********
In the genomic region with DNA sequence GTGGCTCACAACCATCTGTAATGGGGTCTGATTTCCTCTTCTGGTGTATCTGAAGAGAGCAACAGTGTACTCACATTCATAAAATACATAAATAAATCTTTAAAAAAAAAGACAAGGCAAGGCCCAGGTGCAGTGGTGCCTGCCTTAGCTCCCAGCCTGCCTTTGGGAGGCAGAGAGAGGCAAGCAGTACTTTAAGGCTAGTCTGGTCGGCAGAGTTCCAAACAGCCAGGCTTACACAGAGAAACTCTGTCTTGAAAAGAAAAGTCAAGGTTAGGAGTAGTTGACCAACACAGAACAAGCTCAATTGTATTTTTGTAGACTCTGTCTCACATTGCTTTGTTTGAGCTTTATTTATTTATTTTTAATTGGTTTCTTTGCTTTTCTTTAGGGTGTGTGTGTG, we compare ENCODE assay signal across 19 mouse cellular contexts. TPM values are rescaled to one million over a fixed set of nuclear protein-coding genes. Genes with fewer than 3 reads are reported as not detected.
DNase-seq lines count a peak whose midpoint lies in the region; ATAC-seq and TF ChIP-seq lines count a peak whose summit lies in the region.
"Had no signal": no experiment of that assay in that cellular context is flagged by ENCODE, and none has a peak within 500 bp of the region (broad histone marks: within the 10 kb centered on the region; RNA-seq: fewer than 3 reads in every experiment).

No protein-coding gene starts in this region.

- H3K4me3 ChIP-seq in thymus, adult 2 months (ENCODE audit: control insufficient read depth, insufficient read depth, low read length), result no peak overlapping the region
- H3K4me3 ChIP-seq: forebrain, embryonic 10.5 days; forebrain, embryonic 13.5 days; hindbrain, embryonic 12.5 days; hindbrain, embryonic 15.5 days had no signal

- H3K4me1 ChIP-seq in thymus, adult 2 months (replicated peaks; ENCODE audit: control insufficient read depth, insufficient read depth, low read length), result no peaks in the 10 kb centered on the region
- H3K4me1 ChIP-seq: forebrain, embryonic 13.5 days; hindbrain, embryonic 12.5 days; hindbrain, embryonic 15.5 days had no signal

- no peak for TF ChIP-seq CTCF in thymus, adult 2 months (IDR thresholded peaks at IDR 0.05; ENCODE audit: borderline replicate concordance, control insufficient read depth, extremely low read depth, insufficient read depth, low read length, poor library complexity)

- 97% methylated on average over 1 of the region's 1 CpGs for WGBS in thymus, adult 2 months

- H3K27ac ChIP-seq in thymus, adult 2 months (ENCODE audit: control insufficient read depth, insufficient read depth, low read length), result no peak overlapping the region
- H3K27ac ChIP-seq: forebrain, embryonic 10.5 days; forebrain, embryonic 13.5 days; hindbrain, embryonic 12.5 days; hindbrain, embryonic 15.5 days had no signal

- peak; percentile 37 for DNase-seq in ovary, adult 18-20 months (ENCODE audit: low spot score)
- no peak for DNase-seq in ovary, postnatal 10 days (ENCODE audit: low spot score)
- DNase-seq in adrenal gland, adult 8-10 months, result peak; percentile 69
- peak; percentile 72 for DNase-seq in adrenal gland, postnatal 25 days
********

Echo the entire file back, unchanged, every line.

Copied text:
In the genomic region with DNA sequence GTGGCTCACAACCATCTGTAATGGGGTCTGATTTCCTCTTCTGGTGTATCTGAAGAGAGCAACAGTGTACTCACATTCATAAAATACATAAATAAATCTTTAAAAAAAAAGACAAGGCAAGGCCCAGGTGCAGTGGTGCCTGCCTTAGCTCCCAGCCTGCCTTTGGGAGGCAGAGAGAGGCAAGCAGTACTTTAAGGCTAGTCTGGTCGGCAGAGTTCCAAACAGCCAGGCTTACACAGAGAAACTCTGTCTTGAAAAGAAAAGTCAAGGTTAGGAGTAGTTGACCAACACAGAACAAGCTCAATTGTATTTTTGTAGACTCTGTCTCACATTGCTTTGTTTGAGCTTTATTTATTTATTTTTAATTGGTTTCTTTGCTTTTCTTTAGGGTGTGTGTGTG, we compare ENCODE assay signal across 19 mouse cellular contexts. TPM values are rescaled to one million over a fixed set of nuclear protein-coding genes. Genes with fewer than 3 reads are reported as not detected.
DNase-seq lines count a peak whose midpoint lies in the region; ATAC-seq and TF ChIP-seq lines count a peak whose summit lies in the region.
"Had no signal": no experiment of that assay in that cellular context is flagged by ENCODE, and none has a peak within 500 bp of the region (broad histone marks: within the 10 kb centered on the region; RNA-seq: fewer than 3 reads in every experiment).

No protein-coding gene starts in this region.

- H3K4me3 ChIP-seq in thymus, adult 2 months (ENCODE audit: control insufficient read depth, insufficient read depth, low read length), result no peak overlapping the region
- H3K4me3 ChIP-seq: forebrain, embryonic 10.5 days; forebrain, embryonic 13.5 days; hindbrain, embryonic 12.5 days; hindbrain, embryonic 15.5 days had no signal

- H3K4me1 ChIP-seq in thymus, adult 2 months (replicated peaks; ENCODE audit: control insufficient read depth, insufficient read depth, low read length), result no peaks in the 10 kb centered on the region
- H3K4me1 ChIP-seq: forebrain, embryonic 13.5 days; hindbrain, embryonic 12.5 days; hindbrain, embryonic 15.5 days had no signal

- no peak for TF ChIP-seq CTCF in thymus, adult 2 months (IDR thresholded peaks at IDR 0.05; ENCODE audit: borderline replicate concordance, control insufficient read depth, extremely low read depth, insufficient read depth, low read length, poor library complexity)

- 97% methylated on average over 1 of the region's 1 CpGs for WGBS in thymus, adult 2 months

- H3K27ac ChIP-seq in thymus, adult 2 months (ENCODE audit: control insufficient read depth, insufficient read depth, low read length), result no peak overlapping the region
- H3K27ac ChIP-seq: forebrain, embryonic 10.5 days; forebrain, embryonic 13.5 days; hindbrain, embryonic 12.5 days; hindbrain, embryonic 15.5 days had no signal

- peak; percentile 37 for DNase-seq in ovary, adult 18-20 months (ENCODE audit: low spot score)
- no peak for DNase-seq in ovary, postnatal 10 days (ENCODE audit: low spot score)
- DNase-seq in adrenal gland, adult 8-10 months, result peak; percentile 69
- peak; percentile 72 for DNase-seq in adrenal gland, postnatal 25 days